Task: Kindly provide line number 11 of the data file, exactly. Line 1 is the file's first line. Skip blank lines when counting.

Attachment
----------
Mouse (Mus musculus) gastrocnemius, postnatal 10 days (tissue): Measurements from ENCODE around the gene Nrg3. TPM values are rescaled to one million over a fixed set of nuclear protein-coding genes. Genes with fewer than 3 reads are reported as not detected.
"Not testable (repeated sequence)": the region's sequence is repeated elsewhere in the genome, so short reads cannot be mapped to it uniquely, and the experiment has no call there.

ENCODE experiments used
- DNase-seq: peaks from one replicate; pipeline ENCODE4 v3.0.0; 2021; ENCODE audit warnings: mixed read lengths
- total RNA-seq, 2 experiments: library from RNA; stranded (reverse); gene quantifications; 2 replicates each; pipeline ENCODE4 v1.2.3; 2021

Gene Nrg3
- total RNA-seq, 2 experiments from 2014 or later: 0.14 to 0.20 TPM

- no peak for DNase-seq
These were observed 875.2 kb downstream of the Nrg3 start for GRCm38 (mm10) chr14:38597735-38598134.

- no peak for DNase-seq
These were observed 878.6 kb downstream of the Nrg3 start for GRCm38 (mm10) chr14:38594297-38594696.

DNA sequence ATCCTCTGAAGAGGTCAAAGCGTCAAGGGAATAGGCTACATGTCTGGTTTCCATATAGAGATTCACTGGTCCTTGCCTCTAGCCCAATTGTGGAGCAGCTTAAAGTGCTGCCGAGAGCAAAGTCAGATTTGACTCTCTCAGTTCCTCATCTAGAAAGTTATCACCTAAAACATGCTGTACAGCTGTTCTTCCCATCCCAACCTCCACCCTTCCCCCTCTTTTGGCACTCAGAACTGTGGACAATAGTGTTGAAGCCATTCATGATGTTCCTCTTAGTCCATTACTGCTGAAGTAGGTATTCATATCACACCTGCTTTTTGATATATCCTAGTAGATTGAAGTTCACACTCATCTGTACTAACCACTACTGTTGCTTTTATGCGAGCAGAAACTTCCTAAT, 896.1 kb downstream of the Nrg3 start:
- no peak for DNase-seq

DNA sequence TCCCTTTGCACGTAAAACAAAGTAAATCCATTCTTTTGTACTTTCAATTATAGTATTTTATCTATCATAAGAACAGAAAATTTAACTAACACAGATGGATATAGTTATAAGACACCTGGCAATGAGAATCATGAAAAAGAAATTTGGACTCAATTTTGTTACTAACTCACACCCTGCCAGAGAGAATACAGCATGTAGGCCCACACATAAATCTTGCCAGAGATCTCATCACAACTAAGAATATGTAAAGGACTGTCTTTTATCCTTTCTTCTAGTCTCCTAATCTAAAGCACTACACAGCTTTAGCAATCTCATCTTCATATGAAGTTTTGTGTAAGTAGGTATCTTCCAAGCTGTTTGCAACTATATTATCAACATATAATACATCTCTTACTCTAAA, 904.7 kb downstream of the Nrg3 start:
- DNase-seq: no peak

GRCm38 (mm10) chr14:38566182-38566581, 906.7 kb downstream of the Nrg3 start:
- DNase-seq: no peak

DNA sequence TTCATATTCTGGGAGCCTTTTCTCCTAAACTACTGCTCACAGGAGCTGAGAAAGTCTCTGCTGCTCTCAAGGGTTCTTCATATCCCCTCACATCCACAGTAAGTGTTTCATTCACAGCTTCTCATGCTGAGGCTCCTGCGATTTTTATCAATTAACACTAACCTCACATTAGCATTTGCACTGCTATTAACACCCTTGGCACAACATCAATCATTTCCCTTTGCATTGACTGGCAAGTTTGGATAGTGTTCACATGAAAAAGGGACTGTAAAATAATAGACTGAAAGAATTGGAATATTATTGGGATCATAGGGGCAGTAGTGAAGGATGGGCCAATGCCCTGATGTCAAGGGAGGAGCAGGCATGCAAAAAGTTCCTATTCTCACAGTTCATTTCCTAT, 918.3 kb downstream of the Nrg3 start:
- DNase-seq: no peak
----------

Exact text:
These were observed 878.6 kb downstream of the Nrg3 start for GRCm38 (mm10) chr14:38594297-38594696.